Archive for September, 2011

After almost a year (we began this journey last November), the permanent display area for our amazing set of John James Audubon’s Birds of America is finally complete.

Next week, we will begin turning the pages (every Monday–or if it’s a holiday–Tuesday), and Trinity will get to see a new bird every week for the next 8 years or so.  I will likely be blogging about some of the more well-known or quirky ones, but hopefully we’ll start to see some regulars coming in just to see the new bird!  The turkey (plate I) was on display all summer, so we’ll give the poor fellow a rest (especially since Thanksgiving is around the corner).  But here’s a pic of him (with a volume of the Library of America edition of Audubon’s works shown for scale):

Mark your calendars for THURSDAY NOVEMBER 3rd, the official opening of this permanent exhibit.  Dr. Christoph Irmscher, English professor at Indiana University and editor of the collection of Audubon’s works just mentioned, will be delivering a lecture on the production of the Birds of America over twenty years–it’s a grand tale indeed.  There will be a “review” of the four volumes in the Watkinson Reading Room from 4:00-5:00pm, and the lecture will start at 5:00 in the Joslin Family 1823 Room (Library Level 2).



Audubon wall, stage II

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Today we added the final design element to the wall behind the Audubon case.  The decorative border (and the bird) came from a source contemporary with Audubon–a book of specimens that a printer would show a client who was looking to publish a book, like sales samples, which we found in the wonderful D. B. Updike collection on printing at the Providence Public Library:

Specimen of Printing Types and Ornaments, from the Type and Stereotype Foundry of William Hagar and Co. (New York: [s.n.], 1841).

Shown here is Melissa, the installer from the sign company (ArtFX).

My fabulous designer, Arley-Rose Torsone, took this little bitty ornament and the bird (which is the size of a quarter), did her magic, and produced a design that the sign company then fabricated into vinyl.

It really pops–the text has a much more finished look, and the frame draws the eye to it.

Now we just have to get the floor finished, and we’ll be ready to go!


Book Artist @ the Watkinson

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Printmaker and artist Werner Pfeiffer visited the Watkinson last night to speak to students in Erin Valentino’s First Year Seminar on post-9/11 art and Jonathan Elukin’s History of the Book course.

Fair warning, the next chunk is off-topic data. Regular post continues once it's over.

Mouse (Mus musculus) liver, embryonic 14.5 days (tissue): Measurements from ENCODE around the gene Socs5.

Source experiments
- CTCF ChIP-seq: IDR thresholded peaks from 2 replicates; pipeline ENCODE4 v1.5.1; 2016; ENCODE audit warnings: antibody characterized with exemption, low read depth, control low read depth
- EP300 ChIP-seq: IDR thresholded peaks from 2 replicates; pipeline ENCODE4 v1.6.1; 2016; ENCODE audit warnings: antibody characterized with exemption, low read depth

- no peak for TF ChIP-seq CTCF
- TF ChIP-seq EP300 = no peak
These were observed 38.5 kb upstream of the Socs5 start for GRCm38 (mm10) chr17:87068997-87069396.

Werner constructed his work entitled “Out of the sky” as he spoke about where he was on 9/11 (crossing a bridge into Manhattan–he saw the second plane hit) and how the project took shape in his mind and through his hands over the next five years.

The towers, depicting names of the the victims and images of falling bodies, girders, and steps, are made up of 36 prints carved into 18 blocks of wood–blocks that Werner carved himself, a relief process that involves cutting away what one does not wish to see in the print.

The act of building the towers and taking them back down is intended as a kind of birth, life, and death of the memory of the tragedy.  You open it up to remember and reflect, and you close it down and put it away to move on.

In a small booklet Werner listed the victims from all four planes and the sites they struck.

Werner always designs hands-on productions, and he encouraged the students to handle the towers, and even help take them down.

Railway Economy: a treatise on the new art of transport (New York, 1850).

According to the dealer’s description, this is the first edition of possibly the most comprehensive book ever written on railways.  The author, Dionysius Lardner (1793-1859) was an Irish-born professor, polymath and prolific writer on astronomy, economics, natural philosophy, and electricity.

Lardner begins with a brief history of transportation through the ages and then focuses on trains, providing many tables and statistics.  He leaves out no detail of railway systems in America, Europe, and the U.K., from the cost of building particular lines, to the operation of the boilers, to the behavior of passengers in stations, to the odds of being killed per mile traveled.  He concludes with a chapter on the politics of railways, a discussion similar to those of today relating to funding of ownership of roads and the Internet.